Japan Geoscience Union Meeting 2016

Presentation information


Symbol M (Multidisciplinary and Interdisciplinary) » M-IS Intersection

[M-IS17] Paleoclimatology and paleoceanography

Tue. May 24, 2016 9:00 AM - 10:30 AM A04 (APA HOTEL&RESORT TOKYO BAY MAKUHARI)

Convener:*Tomohisa Irino(Faculty of Environmental Earth Science, Hokkaido University), Minoru Ikehara(Center for Advanced Marine Core Research, Kochi University), Akira Oka(Atmosphere and Ocean Research Institute, The University of Tokyo), Yusuke Okazaki(Department of Earth and Planetary Sciences, Graduate School of Science, Kyushu University), Ikuko Kitaba(Research Centre for Palaleoclimatology, Ritsumeikan University), Akihisa Kitamura(Institute of Geosciences, Faculty of Science, Shizuoka University), Masaki Sano(Research Institute for Humanity and Nature), Ryuji Tada(Department of Earth and Planetary Science, Graduate School of Science, The Univeristy of Tokyo), Takeshi Nakagawa(Ritsumeikan University), Akira Hayashida(Department of Environmental Systems Science, Doshisha University), Chair:Akira Hayashida(Department of Environmental Systems Science, Doshisha University)

9:00 AM - 9:15 AM

[MIS17-13] High resolution climate reconstructions in historical times based on the diary weather descriptions and old meteorological records

★Invited papers

*Takehiko Mikami1 (1.Tokyo Metropolitan University)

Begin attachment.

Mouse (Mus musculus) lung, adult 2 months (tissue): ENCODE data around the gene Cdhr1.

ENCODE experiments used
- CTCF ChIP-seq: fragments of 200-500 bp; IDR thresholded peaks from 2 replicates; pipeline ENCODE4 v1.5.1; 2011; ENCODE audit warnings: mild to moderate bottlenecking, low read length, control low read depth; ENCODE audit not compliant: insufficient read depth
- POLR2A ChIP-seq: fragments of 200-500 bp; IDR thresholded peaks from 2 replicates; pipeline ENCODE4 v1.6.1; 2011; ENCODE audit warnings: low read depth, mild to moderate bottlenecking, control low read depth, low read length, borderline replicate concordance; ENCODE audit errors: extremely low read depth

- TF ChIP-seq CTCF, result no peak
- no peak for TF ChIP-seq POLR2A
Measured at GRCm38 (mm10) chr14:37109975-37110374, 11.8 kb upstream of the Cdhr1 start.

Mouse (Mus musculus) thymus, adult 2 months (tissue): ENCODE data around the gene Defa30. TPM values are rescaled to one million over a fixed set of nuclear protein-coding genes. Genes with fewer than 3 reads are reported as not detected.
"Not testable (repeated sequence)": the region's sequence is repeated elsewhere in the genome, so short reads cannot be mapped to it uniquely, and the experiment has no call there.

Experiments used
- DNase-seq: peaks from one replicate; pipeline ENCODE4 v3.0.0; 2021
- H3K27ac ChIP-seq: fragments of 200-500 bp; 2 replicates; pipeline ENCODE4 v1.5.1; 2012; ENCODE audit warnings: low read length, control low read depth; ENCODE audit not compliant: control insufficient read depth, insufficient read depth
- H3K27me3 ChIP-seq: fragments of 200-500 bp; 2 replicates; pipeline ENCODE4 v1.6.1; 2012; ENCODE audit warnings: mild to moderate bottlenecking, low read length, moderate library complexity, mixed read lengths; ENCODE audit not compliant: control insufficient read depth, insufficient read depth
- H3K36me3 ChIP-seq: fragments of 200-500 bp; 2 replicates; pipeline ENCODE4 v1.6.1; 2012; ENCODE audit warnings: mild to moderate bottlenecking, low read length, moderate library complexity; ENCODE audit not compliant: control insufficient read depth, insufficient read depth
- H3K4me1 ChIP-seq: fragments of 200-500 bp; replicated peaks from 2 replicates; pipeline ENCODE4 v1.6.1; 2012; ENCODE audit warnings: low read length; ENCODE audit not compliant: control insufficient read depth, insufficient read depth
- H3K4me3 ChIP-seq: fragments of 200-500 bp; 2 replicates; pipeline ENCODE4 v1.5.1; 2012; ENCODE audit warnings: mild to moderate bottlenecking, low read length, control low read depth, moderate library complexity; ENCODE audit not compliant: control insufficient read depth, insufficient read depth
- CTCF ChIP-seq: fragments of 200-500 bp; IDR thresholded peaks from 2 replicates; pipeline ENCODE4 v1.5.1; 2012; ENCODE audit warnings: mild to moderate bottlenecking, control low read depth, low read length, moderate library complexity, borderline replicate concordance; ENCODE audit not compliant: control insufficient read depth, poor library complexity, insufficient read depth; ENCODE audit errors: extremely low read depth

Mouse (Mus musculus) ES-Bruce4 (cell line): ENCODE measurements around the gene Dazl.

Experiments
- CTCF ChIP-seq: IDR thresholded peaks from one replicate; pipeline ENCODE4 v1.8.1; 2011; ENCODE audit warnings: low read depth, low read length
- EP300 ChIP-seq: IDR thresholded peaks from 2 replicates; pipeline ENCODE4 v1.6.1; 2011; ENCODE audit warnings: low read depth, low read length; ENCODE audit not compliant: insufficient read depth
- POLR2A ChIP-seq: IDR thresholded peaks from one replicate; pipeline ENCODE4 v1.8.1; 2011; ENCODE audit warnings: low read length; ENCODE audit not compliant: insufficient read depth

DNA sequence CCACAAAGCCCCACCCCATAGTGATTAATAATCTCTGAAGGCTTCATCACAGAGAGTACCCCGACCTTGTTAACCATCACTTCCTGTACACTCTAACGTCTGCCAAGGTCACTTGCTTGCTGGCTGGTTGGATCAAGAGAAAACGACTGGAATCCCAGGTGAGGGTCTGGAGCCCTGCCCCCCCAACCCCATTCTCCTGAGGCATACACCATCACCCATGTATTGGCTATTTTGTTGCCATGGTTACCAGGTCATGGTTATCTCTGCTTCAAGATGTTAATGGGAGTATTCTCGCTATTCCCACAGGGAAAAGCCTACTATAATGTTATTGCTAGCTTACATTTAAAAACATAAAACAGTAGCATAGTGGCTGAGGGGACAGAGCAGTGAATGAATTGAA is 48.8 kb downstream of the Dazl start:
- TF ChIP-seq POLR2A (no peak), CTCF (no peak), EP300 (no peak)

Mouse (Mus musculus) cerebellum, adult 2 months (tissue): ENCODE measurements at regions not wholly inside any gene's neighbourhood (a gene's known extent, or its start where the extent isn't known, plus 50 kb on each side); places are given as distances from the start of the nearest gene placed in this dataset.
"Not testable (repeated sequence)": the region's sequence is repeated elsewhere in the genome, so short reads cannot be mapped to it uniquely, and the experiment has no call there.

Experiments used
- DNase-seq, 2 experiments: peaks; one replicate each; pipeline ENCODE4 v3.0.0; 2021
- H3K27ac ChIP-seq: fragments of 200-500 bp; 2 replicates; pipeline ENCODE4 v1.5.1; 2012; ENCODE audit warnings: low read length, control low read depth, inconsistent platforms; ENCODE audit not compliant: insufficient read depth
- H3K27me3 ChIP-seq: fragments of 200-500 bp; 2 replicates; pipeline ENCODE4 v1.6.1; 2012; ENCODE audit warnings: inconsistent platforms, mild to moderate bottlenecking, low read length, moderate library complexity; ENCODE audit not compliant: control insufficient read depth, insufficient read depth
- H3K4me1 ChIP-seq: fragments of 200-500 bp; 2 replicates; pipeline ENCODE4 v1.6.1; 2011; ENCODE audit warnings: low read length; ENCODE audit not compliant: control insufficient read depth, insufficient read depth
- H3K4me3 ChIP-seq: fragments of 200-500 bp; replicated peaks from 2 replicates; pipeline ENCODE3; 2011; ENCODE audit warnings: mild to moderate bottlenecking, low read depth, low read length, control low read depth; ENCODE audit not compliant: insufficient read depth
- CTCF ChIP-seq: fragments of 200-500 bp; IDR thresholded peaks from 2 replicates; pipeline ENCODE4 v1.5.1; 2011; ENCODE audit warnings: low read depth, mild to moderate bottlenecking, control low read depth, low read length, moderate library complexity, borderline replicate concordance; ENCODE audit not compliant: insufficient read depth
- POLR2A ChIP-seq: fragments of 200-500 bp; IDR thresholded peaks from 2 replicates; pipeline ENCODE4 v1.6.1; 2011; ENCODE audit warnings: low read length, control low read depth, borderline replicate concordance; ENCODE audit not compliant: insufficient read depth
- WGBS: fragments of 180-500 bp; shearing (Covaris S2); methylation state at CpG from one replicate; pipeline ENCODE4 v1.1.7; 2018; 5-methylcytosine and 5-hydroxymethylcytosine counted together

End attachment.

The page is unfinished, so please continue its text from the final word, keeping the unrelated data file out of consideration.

Keywords:climatic reconstrucition, climate variation

The data and methods for scientific research on climatic variations in historical times should be examined carefully in terms of their reliability and methodology for climatic reconstructions. There exist various kind of proxy documentary series of historical data in Japan, among which continuous records of daily weather descriptions in old diaries since 17th century would give us reliable climatic information with high resolution in time and space. Although the quality and quantity of daily weather records are not unified, some diary records include very detailed weather and wind information with several times in a day.
Old meteorological instrumental data, such as those observed in Nagasaki by Dutch medical doctors during 1820s-1850s, and meteorological observations in several cities (Tokyo, Yokohama, Osaka, Mito et al.) by Japanese people, are also valuable and effective for studying long-term climatic variations in Japan. Also, many Light-house meteorological records observed in Japan during 1870s-1880s have been recovered.
Imaging and digitization of old paper-based instrumental meteorological records must be carried out before these records are lost to decay. This kind of activity called “data rescue” is now taking places all over the world. We have recovered instrumental temperature and pressure data for several locations in Japan from the 19th century, a period for which no instrumental records were believed to exist. The recovered data were collected by Dutch, German, French, British, American and Russian visiting Japan and also by Japanese astronomers trained by the Dutch at the time. The data allow extending the beginning of the instrumental record back from 1872 to 1819.The recovered temperature and pressure data were converted to modern units and digitized into computer readable form. The pressure data were corrected for temperature, height, and gravity where needed. The temperature data were homogenized to compensate for changes in recording location. Then, both data sets were homogenized to account for varying observation schedules.
By combining the proxy data (e.g., diary weather records and old meteorological records) with JMA meteorological data properly, it would be possible to reconstruct long-term temperature time-series which is useful for predicting future climate change.